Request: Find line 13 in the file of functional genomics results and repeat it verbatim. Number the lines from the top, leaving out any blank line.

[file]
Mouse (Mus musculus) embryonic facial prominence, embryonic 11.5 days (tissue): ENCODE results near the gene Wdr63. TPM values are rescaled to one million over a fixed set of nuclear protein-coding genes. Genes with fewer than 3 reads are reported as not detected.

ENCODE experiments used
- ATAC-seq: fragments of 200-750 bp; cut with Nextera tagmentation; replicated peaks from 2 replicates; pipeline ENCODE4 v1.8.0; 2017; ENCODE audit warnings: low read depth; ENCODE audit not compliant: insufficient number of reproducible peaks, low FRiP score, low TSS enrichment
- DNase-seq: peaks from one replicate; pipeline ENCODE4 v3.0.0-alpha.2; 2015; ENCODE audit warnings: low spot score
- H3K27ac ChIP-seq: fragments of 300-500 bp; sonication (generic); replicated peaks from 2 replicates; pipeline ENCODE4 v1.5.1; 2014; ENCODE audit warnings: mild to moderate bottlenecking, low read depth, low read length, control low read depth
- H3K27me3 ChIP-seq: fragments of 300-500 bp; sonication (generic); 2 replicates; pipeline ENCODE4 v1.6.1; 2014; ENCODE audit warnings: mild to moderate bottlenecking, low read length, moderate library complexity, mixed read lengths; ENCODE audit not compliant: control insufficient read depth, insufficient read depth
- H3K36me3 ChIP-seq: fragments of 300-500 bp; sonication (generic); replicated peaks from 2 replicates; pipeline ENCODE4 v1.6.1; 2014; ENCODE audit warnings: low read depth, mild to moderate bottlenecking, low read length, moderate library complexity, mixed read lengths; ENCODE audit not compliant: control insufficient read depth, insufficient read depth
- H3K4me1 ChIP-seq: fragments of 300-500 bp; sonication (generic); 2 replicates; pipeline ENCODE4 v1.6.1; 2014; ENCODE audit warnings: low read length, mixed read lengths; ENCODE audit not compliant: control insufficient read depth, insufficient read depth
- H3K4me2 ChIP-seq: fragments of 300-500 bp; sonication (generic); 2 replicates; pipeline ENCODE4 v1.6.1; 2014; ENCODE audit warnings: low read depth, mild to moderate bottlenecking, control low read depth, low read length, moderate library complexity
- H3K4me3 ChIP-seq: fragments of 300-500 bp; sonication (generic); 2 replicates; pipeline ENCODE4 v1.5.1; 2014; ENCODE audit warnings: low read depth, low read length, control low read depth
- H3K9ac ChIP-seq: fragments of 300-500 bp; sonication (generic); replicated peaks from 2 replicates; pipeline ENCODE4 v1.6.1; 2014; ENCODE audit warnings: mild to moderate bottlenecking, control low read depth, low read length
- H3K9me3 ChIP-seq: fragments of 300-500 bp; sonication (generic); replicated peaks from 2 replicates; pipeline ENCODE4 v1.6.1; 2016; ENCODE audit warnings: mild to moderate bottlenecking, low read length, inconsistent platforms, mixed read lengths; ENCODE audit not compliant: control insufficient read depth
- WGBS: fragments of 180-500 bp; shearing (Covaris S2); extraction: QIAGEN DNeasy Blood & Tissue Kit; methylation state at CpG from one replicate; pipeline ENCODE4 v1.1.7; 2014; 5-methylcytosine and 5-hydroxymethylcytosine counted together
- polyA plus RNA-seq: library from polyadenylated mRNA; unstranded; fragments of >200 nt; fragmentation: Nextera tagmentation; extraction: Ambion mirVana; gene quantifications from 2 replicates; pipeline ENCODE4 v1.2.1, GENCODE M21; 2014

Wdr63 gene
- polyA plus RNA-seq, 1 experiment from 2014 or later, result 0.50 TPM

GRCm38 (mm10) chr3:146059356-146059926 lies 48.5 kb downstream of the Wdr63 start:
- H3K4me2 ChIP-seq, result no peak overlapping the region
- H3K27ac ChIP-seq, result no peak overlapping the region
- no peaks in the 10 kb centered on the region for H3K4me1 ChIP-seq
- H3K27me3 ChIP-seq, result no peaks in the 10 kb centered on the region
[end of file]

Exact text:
- WGBS: fragments of 180-500 bp; shearing (Covaris S2); extraction: QIAGEN DNeasy Blood & Tissue Kit; methylation state at CpG from one replicate; pipeline ENCODE4 v1.1.7; 2014; 5-methylcytosine and 5-hydroxymethylcytosine counted together